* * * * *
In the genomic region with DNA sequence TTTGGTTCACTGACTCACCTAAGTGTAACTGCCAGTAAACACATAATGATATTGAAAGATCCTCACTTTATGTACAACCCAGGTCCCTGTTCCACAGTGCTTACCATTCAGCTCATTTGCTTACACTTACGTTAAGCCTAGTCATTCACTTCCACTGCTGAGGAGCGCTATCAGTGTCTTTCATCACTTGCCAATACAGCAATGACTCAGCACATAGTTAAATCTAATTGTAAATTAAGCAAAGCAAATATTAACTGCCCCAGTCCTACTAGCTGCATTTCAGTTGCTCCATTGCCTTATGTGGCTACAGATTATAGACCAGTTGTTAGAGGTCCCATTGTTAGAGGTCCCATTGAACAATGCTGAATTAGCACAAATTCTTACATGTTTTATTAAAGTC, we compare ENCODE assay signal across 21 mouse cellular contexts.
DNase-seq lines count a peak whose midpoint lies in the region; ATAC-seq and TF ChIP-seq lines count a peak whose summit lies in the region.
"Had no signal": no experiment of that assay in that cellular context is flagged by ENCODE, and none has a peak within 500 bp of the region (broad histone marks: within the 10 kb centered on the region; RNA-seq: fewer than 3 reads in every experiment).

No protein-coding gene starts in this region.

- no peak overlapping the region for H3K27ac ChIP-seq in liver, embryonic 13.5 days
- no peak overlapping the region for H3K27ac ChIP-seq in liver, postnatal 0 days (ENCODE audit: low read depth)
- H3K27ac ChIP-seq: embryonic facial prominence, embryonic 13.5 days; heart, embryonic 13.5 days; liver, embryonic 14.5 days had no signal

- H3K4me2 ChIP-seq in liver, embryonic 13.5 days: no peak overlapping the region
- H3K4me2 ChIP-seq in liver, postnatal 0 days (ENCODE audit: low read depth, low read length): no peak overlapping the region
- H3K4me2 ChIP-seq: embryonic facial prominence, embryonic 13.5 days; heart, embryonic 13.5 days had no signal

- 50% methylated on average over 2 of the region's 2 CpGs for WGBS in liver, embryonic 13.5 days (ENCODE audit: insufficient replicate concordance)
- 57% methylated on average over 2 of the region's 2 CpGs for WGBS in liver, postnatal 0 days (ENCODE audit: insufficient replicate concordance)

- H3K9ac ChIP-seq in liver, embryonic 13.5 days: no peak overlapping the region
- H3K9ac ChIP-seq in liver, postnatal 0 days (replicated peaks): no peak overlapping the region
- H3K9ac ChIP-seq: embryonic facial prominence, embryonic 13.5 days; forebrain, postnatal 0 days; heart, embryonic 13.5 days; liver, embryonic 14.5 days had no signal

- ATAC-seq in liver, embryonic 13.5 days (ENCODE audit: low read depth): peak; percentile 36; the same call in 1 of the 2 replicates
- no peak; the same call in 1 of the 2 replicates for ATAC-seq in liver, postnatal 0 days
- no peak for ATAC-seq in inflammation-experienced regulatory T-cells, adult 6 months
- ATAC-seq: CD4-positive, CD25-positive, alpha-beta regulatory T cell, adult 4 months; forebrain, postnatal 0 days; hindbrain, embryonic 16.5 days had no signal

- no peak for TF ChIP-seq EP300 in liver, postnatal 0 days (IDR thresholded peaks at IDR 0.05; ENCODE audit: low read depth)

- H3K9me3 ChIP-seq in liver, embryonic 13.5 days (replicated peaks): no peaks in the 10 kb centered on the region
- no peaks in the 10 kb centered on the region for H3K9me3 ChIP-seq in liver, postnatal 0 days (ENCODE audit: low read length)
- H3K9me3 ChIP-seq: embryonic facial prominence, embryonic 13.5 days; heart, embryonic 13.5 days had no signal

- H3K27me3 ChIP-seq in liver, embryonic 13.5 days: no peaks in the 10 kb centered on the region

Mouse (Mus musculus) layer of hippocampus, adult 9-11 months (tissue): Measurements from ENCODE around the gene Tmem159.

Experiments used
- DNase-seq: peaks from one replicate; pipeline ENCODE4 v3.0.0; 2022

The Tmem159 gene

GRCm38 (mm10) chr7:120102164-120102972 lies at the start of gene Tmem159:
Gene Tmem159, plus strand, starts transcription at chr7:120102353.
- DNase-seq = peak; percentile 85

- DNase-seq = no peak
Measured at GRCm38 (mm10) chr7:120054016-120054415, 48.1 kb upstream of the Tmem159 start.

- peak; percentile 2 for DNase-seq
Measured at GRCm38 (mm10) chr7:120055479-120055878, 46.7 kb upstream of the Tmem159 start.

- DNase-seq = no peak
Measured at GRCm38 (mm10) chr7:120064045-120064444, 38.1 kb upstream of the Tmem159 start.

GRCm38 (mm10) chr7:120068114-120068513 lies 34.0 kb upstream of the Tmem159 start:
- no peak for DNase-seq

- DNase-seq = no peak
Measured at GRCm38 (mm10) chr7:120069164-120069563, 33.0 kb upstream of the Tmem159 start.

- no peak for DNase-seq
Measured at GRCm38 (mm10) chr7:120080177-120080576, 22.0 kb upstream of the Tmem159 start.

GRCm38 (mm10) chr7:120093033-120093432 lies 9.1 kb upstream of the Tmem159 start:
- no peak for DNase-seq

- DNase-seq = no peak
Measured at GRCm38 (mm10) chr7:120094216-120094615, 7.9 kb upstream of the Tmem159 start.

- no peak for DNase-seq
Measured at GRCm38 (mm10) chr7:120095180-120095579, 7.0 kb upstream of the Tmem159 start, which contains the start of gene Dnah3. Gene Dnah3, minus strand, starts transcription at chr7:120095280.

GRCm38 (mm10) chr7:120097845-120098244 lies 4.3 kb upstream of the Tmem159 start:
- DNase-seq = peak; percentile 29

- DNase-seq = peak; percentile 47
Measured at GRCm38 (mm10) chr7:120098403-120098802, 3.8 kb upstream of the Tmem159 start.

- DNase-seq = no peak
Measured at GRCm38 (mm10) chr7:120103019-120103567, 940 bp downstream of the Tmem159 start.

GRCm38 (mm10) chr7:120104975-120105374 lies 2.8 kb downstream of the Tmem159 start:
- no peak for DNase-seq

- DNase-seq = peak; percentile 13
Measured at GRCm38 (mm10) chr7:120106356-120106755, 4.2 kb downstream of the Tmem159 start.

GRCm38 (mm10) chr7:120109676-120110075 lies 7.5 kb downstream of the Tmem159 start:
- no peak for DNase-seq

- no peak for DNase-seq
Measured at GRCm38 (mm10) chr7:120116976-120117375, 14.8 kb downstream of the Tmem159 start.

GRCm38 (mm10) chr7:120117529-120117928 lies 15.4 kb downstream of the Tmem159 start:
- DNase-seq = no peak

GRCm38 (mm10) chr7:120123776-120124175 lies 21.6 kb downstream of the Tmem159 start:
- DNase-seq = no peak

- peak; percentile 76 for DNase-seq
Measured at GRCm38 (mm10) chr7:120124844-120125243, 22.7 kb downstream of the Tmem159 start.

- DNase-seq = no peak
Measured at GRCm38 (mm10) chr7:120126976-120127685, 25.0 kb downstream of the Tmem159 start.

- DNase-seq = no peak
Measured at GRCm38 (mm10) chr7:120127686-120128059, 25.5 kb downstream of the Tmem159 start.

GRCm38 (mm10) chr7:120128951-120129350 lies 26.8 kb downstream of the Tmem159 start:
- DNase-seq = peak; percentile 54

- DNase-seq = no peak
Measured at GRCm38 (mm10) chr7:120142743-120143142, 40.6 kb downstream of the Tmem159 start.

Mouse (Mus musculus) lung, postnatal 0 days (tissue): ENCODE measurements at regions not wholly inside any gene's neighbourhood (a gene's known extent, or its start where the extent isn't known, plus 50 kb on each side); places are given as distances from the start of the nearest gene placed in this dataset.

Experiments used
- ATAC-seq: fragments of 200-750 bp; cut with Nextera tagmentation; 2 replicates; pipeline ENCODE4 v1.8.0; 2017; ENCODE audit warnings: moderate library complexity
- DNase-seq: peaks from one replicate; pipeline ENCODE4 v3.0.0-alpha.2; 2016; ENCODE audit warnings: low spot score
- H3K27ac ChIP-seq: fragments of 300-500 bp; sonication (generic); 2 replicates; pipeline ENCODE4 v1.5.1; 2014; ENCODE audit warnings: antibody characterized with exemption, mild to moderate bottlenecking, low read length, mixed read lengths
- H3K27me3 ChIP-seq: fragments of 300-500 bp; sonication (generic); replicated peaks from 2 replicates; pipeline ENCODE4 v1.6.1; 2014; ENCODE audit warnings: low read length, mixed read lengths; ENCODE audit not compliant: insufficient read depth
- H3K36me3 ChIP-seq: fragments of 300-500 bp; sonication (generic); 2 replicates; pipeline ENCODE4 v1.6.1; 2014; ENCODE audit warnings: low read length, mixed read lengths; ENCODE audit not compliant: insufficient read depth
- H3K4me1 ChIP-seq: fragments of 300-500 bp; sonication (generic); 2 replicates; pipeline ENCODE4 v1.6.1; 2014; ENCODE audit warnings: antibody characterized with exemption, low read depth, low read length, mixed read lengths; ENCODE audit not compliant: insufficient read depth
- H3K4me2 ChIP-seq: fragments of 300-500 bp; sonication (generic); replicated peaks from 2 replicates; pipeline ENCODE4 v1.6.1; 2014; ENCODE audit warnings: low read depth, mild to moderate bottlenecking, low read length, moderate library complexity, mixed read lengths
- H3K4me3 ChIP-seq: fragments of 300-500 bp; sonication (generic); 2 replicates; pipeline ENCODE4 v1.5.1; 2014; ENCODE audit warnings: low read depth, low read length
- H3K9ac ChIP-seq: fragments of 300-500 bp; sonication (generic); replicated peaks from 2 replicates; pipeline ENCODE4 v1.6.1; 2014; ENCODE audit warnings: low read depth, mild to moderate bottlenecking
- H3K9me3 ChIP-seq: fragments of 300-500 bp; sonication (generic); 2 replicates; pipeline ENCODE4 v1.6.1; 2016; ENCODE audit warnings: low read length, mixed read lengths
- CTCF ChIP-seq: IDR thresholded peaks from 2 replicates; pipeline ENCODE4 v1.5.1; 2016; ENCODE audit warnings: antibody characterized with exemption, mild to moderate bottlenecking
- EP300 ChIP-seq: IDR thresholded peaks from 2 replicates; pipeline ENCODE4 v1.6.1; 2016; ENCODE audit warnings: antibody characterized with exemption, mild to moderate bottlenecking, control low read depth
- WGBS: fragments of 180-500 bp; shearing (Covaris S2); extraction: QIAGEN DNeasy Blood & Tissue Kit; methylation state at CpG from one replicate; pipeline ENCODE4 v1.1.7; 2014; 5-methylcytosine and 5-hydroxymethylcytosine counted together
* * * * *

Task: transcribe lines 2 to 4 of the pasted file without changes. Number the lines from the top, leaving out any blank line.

DNase-seq lines count a peak whose midpoint lies in the region; ATAC-seq and TF ChIP-seq lines count a peak whose summit lies in the region.
"Had no signal": no experiment of that assay in that cellular context is flagged by ENCODE, and none has a peak within 500 bp of the region (broad histone marks: within the 10 kb centered on the region; RNA-seq: fewer than 3 reads in every experiment).

No protein-coding gene starts in this region.